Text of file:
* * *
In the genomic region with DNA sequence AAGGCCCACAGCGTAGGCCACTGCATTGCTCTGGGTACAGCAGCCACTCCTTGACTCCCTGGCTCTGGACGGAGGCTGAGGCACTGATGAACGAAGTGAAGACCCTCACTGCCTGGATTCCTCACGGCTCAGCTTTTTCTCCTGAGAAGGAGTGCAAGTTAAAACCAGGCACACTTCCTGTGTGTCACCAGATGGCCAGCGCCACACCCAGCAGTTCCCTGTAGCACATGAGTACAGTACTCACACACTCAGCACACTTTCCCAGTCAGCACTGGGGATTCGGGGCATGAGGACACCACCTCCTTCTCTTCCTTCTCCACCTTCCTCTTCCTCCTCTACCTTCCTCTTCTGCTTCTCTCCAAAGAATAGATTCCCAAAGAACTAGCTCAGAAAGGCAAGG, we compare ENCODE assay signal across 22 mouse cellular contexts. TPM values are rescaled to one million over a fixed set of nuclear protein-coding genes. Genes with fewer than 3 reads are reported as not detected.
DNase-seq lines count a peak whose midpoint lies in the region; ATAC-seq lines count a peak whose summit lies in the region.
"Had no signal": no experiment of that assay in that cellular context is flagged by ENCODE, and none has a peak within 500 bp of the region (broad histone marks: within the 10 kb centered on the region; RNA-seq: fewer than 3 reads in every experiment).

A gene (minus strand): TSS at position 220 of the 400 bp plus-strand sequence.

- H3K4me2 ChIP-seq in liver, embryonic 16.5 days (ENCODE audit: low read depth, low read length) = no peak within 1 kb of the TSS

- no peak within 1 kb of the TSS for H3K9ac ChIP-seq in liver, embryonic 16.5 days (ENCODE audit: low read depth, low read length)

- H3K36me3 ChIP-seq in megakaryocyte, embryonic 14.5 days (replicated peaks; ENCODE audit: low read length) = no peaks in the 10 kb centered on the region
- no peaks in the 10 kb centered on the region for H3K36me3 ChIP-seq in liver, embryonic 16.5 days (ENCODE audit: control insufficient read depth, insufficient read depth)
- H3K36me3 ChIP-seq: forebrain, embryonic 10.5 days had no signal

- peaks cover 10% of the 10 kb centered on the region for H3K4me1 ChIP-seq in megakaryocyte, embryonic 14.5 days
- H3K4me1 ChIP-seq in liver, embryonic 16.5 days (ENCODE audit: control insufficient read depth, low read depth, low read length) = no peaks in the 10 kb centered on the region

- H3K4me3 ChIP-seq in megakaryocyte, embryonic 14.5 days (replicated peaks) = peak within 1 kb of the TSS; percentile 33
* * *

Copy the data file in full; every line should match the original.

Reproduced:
In the genomic region with DNA sequence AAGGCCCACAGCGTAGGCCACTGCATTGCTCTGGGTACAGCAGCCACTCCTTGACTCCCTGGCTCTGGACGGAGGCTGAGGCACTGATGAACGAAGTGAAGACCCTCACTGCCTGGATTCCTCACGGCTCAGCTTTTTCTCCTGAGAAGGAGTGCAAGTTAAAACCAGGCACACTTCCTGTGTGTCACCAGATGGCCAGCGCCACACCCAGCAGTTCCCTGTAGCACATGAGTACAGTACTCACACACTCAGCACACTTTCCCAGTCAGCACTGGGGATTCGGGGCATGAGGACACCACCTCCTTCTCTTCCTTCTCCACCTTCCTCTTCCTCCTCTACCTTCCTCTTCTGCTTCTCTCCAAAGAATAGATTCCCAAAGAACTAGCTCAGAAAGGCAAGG, we compare ENCODE assay signal across 22 mouse cellular contexts. TPM values are rescaled to one million over a fixed set of nuclear protein-coding genes. Genes with fewer than 3 reads are reported as not detected.
DNase-seq lines count a peak whose midpoint lies in the region; ATAC-seq lines count a peak whose summit lies in the region.
"Had no signal": no experiment of that assay in that cellular context is flagged by ENCODE, and none has a peak within 500 bp of the region (broad histone marks: within the 10 kb centered on the region; RNA-seq: fewer than 3 reads in every experiment).

A gene (minus strand): TSS at position 220 of the 400 bp plus-strand sequence.

- H3K4me2 ChIP-seq in liver, embryonic 16.5 days (ENCODE audit: low read depth, low read length) = no peak within 1 kb of the TSS

- no peak within 1 kb of the TSS for H3K9ac ChIP-seq in liver, embryonic 16.5 days (ENCODE audit: low read depth, low read length)

- H3K36me3 ChIP-seq in megakaryocyte, embryonic 14.5 days (replicated peaks; ENCODE audit: low read length) = no peaks in the 10 kb centered on the region
- no peaks in the 10 kb centered on the region for H3K36me3 ChIP-seq in liver, embryonic 16.5 days (ENCODE audit: control insufficient read depth, insufficient read depth)
- H3K36me3 ChIP-seq: forebrain, embryonic 10.5 days had no signal

- peaks cover 10% of the 10 kb centered on the region for H3K4me1 ChIP-seq in megakaryocyte, embryonic 14.5 days
- H3K4me1 ChIP-seq in liver, embryonic 16.5 days (ENCODE audit: control insufficient read depth, low read depth, low read length) = no peaks in the 10 kb centered on the region

- H3K4me3 ChIP-seq in megakaryocyte, embryonic 14.5 days (replicated peaks) = peak within 1 kb of the TSS; percentile 33